Hating on the Astros is trendy. But it’s also rather silly.

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I’ve noticed a pretty marked trend in Astros hate the past couple of days.  Yesterday Buster Olney wrote at length about how bad the Astros are, how low their payroll is and how they are being rewarded for it in the form of profitability and draft picks. Buster basically accused the Astros of tanking the season. This morning Peter Gammons tweeted out the same, couching it as the Astros being “rewarded for losing.”

There are no factual inaccuracies in any of that. Yes, the Astros stink. Yes their payroll is low. Yes, they are being “rewarded” insofar as the worst team in baseball has been given the top draft pick since the advent of the draft nearly 50 years ago. But the critics seem to have it in for the Astros way more than your typical not-very-good major league team and I don’t really get it.

The Astros’ previous owners totally strip-mined that team. They left the minor league cupboard more than bare, in large part because they tried to squeeze way too much out of the Biggio-Bagwell years and put off rebuilding far too long. With the team in the gutter and Houston being about as low on the free agent-desirability list as it comes what, exactly, should the Astros have done differently than they have? Signed Michael Bourn or Josh Hamilton? That woulda been swell. They may have challenged for 60 wins in such an event and raised their TV ratings from 0.0 to 0.2 maybe.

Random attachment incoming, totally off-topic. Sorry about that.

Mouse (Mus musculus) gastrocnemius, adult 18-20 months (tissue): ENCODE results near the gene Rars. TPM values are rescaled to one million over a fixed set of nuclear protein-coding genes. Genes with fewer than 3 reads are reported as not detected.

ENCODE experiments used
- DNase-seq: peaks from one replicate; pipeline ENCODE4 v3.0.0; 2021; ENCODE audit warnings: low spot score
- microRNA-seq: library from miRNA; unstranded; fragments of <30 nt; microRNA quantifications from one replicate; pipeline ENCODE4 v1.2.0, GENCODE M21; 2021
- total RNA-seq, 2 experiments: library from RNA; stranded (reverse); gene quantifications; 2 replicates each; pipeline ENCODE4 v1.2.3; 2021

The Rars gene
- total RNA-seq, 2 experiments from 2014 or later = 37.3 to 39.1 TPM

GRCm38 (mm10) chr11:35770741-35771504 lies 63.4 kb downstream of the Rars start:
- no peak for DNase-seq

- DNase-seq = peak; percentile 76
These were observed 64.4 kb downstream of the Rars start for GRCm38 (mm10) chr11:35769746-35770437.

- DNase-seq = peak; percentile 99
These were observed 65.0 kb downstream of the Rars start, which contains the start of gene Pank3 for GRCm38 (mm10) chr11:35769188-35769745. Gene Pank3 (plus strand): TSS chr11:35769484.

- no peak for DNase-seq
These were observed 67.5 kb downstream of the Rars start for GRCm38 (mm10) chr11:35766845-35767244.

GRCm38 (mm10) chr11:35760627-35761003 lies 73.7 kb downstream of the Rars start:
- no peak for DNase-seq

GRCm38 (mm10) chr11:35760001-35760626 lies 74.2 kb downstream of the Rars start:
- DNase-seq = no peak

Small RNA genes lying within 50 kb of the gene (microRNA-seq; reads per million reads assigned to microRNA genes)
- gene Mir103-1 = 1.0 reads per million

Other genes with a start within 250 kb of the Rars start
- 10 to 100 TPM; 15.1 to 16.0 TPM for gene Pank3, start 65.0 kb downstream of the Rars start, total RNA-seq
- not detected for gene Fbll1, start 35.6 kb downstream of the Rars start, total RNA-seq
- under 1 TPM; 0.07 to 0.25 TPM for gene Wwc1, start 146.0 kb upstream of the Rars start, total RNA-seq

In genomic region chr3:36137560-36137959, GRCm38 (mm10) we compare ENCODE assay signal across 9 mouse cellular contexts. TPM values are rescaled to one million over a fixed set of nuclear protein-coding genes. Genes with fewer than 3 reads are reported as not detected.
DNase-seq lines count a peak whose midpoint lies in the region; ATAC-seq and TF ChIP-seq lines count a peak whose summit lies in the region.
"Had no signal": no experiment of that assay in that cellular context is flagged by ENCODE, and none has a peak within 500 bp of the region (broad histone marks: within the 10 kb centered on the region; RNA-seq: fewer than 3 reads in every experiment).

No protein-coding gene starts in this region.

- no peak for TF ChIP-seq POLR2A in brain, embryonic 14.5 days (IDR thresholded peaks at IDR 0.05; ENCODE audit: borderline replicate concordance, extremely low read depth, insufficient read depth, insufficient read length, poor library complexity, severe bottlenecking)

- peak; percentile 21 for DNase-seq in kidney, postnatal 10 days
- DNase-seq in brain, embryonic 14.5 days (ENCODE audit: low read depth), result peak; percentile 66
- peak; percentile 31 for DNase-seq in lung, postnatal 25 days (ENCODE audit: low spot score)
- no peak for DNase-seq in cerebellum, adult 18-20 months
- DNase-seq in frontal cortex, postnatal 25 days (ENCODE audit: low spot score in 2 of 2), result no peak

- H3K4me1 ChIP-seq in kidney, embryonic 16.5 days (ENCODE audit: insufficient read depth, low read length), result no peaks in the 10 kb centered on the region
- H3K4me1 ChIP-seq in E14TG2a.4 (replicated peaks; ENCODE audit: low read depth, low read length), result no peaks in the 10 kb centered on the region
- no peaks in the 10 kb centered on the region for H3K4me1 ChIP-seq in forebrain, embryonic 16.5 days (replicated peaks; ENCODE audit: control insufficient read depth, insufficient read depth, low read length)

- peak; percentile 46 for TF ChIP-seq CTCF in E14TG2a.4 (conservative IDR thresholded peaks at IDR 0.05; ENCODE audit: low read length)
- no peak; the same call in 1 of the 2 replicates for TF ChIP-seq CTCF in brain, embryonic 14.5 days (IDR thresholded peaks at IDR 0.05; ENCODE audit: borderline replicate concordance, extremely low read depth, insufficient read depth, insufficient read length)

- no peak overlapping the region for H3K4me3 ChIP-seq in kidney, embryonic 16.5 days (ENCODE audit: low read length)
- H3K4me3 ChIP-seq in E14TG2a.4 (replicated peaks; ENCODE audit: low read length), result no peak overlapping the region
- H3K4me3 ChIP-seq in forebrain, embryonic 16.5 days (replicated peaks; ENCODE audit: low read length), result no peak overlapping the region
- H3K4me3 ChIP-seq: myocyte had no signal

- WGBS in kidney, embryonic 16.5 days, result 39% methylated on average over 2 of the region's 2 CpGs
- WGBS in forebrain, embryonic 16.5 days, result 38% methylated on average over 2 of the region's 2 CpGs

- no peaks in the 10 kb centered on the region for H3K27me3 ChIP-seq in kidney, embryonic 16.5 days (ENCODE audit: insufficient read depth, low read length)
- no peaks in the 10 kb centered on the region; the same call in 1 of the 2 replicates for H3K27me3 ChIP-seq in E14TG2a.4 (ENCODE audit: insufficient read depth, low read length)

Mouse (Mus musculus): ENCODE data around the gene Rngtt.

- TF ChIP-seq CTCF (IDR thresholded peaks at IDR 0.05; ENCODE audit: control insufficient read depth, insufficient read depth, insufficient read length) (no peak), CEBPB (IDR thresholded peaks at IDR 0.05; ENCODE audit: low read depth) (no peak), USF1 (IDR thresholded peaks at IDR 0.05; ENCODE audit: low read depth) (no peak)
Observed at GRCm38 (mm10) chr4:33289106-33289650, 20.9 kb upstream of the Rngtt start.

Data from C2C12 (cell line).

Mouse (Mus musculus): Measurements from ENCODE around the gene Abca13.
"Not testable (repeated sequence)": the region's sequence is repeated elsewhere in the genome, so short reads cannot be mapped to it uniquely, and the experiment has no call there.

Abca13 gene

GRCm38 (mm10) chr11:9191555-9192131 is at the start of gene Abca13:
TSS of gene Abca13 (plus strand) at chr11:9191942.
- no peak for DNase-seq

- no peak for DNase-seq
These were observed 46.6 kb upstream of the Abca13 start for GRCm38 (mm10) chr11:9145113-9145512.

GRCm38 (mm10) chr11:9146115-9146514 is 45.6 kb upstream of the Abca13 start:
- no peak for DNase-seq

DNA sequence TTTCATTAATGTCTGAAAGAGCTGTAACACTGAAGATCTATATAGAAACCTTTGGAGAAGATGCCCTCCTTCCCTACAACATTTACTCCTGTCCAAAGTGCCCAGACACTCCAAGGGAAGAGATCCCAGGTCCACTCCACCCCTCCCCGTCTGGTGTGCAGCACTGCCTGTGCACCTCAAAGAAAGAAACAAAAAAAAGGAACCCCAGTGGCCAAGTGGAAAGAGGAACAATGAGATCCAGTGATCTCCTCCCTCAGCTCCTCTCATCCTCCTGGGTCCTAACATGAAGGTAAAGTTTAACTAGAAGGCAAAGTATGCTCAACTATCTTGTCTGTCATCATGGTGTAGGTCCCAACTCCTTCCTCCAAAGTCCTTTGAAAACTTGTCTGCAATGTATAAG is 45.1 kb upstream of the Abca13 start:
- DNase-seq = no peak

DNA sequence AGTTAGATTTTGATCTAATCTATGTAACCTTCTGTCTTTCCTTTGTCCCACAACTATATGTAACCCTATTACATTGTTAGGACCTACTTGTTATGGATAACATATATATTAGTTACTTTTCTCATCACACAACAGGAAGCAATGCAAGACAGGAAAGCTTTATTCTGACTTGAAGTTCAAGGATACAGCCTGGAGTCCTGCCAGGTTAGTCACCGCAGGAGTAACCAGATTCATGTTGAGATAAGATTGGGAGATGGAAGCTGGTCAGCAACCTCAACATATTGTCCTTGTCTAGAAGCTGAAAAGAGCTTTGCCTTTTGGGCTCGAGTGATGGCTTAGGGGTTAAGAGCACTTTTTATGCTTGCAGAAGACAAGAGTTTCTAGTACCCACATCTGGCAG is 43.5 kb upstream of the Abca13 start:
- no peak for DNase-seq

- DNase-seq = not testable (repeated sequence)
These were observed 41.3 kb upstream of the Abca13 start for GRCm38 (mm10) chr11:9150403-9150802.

The talk that Jeff Luhnow and his team of forward-thinking scouts and executives are geniuses poised to usher in a decade of Astros dominance can get a bit much at times — smarts are important and they have them but results are never guaranteed — but I am struggling to think of what else the Astros could have or should have done differently than they have. It is essential that they rebuild the farm system. It is essential that they not waste money on things that will not make the Astros better and put all efforts into things that will. Yes, that makes for a bad major league product at the moment, but there is no obvious way for them to have changed that while still rebuilding the franchise. This was not a 75-win franchise with some diamonds in the rough or otherwise good but injured players who needed a little boost to get back into contention. This was a tire fire.

And, if the system, rather than the Astros, is the problem, what changes do Olney and Gammons suggest we make to it? A salary floor? Neither of them have ever advocated for that to my knowledge and both stop short of doing so now. Changing the draft to a “make it take it” system in which the best teams in baseball draft first? Of course not. The system of talent distribution/development/payroll is the only one we have, is the best that anyone has come up with and it has been in place forever. Why is it now such a problem that the Astros are taking advantage of it? That’s the entire point of it.